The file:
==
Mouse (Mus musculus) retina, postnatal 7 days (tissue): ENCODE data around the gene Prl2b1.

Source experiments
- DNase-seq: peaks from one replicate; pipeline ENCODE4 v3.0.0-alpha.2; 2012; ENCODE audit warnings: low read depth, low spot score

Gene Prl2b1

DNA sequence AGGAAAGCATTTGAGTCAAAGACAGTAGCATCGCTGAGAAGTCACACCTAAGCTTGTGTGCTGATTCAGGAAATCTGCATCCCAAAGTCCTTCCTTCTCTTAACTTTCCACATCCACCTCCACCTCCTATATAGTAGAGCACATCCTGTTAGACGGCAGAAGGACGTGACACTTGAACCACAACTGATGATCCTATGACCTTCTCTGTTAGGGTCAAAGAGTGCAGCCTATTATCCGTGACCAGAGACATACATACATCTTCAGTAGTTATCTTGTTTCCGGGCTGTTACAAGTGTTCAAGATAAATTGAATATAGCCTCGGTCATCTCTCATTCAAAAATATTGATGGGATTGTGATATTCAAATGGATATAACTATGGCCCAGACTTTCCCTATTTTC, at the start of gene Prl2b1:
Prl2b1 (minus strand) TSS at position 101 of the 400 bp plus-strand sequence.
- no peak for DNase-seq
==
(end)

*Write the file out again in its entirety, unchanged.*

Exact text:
Mouse (Mus musculus) retina, postnatal 7 days (tissue): ENCODE data around the gene Prl2b1.

Source experiments
- DNase-seq: peaks from one replicate; pipeline ENCODE4 v3.0.0-alpha.2; 2012; ENCODE audit warnings: low read depth, low spot score

Gene Prl2b1

DNA sequence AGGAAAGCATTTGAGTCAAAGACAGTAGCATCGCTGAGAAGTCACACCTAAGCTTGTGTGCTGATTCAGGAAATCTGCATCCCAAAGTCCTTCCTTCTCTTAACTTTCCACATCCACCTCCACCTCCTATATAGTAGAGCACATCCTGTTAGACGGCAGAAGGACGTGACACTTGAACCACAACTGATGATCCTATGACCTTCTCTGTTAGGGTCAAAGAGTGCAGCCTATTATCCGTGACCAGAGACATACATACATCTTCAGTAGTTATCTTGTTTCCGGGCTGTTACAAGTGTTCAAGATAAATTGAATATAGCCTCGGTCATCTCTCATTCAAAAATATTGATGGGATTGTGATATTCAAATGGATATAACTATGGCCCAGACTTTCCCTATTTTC, at the start of gene Prl2b1:
Prl2b1 (minus strand) TSS at position 101 of the 400 bp plus-strand sequence.
- no peak for DNase-seq